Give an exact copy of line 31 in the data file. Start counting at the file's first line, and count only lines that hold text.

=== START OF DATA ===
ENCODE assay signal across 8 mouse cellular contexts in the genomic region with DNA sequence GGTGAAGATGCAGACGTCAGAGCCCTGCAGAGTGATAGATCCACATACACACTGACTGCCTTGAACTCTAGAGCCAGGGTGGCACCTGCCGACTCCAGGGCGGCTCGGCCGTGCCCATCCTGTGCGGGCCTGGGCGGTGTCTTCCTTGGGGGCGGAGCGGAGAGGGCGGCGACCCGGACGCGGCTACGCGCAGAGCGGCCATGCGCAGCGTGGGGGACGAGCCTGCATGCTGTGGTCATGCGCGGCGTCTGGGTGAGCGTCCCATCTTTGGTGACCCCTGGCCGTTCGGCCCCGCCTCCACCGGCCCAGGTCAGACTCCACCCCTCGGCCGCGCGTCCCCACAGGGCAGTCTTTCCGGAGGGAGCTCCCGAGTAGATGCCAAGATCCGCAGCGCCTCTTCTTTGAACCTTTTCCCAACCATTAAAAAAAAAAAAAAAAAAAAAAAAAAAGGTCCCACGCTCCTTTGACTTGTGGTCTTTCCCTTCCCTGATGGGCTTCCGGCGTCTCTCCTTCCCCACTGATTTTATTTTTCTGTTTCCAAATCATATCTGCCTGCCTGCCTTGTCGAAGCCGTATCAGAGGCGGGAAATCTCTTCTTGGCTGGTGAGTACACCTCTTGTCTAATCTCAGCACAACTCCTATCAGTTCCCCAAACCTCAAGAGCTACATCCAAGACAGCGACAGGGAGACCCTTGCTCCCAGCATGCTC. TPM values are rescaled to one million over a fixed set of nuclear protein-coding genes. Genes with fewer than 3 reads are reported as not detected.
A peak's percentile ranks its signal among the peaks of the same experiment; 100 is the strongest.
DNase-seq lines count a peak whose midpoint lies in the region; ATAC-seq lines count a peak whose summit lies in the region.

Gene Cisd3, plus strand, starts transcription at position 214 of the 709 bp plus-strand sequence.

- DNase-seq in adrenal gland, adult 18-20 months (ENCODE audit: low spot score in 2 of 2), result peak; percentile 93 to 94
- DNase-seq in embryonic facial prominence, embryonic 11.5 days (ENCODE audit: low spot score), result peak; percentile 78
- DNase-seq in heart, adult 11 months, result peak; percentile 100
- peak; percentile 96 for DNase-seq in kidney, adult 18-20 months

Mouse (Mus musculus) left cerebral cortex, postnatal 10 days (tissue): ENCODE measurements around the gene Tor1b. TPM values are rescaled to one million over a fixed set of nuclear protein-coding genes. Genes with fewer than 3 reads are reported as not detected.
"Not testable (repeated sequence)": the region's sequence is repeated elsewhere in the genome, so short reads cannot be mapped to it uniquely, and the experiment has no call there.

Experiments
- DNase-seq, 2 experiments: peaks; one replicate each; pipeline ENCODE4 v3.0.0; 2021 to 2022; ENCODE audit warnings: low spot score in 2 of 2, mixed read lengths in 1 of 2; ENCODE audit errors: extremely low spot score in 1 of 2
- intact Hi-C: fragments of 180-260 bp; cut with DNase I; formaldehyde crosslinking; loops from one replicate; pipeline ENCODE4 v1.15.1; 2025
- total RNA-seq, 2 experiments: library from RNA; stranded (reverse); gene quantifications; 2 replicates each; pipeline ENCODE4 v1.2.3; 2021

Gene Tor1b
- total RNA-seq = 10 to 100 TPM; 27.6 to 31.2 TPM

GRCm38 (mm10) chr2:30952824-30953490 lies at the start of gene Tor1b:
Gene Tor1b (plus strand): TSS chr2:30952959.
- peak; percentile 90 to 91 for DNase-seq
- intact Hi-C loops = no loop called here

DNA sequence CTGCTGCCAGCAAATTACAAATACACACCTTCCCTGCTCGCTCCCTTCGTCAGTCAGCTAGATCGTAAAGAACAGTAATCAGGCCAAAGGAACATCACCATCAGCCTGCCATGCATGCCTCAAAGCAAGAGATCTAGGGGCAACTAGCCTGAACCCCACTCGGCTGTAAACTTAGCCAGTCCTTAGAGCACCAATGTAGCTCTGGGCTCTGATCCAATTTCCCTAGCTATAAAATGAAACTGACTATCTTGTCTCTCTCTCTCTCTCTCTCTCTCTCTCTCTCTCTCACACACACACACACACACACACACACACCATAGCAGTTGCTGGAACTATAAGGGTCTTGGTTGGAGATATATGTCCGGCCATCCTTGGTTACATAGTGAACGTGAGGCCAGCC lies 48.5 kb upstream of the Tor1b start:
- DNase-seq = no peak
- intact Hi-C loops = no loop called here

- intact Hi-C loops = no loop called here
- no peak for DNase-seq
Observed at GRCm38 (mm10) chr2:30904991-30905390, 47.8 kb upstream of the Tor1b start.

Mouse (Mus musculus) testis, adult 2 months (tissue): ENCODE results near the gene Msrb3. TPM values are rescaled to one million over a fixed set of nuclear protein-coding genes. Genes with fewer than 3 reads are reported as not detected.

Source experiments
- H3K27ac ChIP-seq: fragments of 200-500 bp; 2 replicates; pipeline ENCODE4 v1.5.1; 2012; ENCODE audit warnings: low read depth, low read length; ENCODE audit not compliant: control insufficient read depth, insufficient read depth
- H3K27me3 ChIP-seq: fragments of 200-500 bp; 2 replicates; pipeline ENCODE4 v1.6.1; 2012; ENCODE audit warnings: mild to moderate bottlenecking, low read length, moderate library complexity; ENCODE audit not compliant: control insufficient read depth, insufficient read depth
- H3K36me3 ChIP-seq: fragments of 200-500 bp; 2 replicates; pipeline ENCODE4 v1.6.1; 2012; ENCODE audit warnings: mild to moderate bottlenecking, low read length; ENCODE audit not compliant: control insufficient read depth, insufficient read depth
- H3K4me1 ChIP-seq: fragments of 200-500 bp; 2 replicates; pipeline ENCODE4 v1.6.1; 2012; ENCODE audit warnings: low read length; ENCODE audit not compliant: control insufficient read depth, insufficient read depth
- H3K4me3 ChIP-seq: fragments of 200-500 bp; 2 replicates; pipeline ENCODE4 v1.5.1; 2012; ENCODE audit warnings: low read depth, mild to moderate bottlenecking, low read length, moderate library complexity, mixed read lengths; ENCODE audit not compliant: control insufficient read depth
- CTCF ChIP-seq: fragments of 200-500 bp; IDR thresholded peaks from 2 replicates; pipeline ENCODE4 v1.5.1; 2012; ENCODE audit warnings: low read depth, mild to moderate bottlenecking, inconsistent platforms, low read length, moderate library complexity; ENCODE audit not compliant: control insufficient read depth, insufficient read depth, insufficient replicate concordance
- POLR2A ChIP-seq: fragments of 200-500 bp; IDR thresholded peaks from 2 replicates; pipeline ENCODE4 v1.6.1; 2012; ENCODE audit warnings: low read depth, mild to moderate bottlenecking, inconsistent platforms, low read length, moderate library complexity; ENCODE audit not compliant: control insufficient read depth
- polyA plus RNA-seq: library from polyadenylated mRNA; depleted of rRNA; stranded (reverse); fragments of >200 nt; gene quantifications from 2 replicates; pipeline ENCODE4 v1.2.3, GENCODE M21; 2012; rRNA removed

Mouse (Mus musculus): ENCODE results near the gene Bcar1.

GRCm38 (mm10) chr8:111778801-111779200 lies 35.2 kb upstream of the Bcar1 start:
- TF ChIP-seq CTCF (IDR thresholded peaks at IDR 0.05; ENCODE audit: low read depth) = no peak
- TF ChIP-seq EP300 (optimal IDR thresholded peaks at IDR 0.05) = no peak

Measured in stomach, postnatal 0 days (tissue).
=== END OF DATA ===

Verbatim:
- H3K36me3 ChIP-seq: fragments of 200-500 bp; 2 replicates; pipeline ENCODE4 v1.6.1; 2012; ENCODE audit warnings: mild to moderate bottlenecking, low read length; ENCODE audit not compliant: control insufficient read depth, insufficient read depth